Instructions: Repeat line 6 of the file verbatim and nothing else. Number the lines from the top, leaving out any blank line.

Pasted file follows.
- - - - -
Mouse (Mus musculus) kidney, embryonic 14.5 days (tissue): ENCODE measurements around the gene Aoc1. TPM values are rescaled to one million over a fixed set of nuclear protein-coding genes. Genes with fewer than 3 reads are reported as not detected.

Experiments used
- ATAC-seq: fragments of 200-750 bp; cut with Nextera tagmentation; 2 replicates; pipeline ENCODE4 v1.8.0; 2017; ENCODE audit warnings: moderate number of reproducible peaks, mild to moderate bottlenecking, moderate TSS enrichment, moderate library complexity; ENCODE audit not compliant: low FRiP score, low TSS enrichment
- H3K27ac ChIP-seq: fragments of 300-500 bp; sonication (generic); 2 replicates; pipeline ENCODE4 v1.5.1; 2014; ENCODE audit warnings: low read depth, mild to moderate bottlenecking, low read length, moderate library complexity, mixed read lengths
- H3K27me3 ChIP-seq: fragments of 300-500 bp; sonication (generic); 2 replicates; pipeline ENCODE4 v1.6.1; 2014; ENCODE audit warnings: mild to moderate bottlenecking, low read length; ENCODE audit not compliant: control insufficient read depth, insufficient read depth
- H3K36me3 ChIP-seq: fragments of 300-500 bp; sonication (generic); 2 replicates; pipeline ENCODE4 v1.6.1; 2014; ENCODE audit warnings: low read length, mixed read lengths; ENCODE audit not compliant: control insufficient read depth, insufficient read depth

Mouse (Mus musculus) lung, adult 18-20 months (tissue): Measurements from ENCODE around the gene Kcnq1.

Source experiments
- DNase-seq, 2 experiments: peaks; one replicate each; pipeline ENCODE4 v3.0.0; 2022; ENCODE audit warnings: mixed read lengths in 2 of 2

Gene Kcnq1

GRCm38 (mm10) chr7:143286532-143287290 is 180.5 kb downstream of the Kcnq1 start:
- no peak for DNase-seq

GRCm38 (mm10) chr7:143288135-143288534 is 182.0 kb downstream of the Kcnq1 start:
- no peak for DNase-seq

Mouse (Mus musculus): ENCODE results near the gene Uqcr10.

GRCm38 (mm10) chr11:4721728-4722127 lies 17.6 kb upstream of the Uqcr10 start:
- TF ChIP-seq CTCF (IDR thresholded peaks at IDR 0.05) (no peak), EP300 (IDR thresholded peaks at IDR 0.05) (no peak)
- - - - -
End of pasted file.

- H3K36me3 ChIP-seq: fragments of 300-500 bp; sonication (generic); 2 replicates; pipeline ENCODE4 v1.6.1; 2014; ENCODE audit warnings: low read length, mixed read lengths; ENCODE audit not compliant: control insufficient read depth, insufficient read depth